The development of public corporations and stock markets in Central Europe has led to the appearance of such fundamental governance problems as expropriation of minority shareholders, managerial myopia, tunnelling and others. The existing regulations and governance arrangements provided under privatisation schemes were unable to accommodate these deficiencies. The market response to that situation comprised bottom-up initiatives developed within the NGO sector (shareholders associations, best practice codes, governance-dedicated websites) and top-down reforms (corporate law adjustments, transposition of UE directives). One of the key elements of these reforms is how to make supervisory boards more independent (from the blockholders) and professional.International Journal of Disclosure and Governance (2006) 3, 306–316; doi:10.1057/palgrave.jdg.2040085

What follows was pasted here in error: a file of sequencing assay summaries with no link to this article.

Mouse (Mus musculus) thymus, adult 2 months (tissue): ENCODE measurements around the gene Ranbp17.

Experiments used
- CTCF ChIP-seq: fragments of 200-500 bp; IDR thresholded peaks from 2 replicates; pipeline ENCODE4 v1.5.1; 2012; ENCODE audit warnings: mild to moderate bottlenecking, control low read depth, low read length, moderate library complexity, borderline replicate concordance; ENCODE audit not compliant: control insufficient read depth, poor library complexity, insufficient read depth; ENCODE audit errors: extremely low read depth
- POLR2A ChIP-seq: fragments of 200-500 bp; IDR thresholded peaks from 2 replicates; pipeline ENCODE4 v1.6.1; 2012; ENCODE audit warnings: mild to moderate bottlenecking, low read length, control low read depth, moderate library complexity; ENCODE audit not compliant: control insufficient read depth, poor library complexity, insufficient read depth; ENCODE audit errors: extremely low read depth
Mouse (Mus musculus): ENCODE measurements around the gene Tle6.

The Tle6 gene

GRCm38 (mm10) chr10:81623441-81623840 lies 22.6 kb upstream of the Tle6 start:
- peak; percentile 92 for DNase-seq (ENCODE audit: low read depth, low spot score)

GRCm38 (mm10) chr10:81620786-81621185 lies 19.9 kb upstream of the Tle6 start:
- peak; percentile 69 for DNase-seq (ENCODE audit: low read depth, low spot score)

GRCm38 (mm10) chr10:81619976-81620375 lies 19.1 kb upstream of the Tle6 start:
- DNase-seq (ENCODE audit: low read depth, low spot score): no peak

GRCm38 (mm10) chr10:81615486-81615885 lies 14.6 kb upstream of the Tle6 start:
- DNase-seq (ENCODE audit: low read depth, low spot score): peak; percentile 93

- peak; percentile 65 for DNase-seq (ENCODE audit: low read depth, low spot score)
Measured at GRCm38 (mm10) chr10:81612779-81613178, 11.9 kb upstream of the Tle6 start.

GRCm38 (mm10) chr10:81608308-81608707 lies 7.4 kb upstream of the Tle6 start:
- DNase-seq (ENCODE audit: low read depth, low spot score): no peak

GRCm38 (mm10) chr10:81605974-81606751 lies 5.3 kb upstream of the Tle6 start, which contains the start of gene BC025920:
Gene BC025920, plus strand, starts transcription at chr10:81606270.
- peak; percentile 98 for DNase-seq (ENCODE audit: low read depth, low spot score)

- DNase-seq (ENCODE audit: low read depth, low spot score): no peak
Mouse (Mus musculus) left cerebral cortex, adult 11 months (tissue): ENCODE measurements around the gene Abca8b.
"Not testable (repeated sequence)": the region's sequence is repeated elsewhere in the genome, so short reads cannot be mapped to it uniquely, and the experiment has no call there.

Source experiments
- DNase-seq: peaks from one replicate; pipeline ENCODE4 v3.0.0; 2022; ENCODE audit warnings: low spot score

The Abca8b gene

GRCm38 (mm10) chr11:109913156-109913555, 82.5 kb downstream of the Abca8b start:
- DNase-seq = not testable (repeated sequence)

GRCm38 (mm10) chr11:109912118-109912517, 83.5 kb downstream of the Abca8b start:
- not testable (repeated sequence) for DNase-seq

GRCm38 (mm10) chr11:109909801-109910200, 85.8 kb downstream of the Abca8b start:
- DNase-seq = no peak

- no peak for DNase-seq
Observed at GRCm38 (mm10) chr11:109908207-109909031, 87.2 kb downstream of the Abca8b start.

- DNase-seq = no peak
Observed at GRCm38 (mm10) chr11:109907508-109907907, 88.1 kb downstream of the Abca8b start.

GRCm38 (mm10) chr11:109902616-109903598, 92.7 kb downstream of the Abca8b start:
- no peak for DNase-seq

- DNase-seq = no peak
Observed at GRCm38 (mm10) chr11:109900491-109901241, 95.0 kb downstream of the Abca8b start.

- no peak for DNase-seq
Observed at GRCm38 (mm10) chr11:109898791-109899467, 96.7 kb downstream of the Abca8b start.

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Document Type: Research Article
1is a corporate governance activist and member of the supervisory board of the Warsaw Stock Exchange.
2is governance expert at the Gdansk Institute for Market Economics.
Publication date: 01 December 2006